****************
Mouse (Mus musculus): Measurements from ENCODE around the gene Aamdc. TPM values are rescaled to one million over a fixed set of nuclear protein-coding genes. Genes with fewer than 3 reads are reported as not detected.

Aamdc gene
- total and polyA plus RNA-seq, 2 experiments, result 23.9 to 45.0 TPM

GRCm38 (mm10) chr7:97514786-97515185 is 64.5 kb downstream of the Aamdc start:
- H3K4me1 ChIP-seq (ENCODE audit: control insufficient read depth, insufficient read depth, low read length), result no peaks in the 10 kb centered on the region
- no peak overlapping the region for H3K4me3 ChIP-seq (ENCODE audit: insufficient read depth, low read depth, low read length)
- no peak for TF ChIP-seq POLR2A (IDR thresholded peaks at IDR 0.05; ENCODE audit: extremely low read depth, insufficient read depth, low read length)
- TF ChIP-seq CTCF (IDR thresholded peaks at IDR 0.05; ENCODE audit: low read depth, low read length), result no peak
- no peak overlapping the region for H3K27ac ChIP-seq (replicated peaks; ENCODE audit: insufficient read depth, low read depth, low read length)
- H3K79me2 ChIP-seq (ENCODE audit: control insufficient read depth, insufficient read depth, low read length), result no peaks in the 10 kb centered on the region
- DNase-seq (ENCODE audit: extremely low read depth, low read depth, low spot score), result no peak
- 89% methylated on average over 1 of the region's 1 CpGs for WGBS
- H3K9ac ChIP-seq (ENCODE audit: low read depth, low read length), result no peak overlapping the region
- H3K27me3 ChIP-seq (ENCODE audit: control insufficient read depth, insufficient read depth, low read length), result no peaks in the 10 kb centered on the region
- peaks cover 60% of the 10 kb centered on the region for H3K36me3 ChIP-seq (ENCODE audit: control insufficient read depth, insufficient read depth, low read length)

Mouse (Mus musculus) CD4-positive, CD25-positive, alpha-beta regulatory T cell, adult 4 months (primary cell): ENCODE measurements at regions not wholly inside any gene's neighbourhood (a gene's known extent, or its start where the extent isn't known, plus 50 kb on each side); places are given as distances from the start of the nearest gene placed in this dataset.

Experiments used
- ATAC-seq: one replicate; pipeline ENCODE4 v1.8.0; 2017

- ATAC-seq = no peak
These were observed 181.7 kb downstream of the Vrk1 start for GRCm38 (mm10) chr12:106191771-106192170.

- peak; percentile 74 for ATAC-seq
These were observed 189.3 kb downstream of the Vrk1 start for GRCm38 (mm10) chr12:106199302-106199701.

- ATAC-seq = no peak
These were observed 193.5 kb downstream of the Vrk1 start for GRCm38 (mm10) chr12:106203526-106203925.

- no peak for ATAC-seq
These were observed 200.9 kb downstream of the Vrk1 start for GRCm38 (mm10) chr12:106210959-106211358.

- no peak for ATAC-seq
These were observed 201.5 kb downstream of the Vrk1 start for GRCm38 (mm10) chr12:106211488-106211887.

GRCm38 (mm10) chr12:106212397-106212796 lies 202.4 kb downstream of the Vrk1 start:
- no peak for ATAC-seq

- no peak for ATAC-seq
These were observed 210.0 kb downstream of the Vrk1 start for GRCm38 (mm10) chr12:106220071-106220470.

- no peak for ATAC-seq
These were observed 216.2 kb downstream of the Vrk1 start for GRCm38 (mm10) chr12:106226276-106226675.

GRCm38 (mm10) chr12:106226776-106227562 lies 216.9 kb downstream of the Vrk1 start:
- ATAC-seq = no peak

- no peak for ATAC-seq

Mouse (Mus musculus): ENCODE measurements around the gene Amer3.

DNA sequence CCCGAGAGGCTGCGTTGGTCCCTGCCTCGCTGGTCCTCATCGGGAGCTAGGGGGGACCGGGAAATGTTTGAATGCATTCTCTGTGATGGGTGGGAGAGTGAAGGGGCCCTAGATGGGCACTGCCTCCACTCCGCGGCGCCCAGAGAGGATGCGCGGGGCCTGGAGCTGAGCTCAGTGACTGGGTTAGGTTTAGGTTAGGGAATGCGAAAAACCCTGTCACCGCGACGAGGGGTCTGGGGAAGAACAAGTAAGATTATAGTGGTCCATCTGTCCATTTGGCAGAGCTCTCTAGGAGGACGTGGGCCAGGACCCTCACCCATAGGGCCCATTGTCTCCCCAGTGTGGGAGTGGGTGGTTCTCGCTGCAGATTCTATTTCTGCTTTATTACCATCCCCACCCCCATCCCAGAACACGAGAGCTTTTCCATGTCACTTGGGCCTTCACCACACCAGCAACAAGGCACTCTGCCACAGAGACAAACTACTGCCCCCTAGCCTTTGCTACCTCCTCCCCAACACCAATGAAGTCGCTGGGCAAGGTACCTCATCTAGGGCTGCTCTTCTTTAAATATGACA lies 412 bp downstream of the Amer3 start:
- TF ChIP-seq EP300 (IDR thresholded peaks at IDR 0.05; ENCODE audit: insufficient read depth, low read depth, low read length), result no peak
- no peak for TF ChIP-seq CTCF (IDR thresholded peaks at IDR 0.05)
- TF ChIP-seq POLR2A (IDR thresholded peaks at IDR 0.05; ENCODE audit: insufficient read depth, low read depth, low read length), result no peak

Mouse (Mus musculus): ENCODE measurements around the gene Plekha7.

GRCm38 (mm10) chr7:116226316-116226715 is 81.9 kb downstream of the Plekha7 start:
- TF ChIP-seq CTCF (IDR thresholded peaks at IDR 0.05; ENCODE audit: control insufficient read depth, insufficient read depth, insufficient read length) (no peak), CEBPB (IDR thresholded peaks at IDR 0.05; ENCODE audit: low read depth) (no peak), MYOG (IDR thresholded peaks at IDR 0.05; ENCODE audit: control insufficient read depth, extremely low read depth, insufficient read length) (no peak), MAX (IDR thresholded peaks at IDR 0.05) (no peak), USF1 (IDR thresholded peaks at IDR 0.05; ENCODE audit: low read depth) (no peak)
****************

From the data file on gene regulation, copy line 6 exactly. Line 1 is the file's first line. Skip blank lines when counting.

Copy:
- no peak overlapping the region for H3K4me3 ChIP-seq (ENCODE audit: insufficient read depth, low read depth, low read length)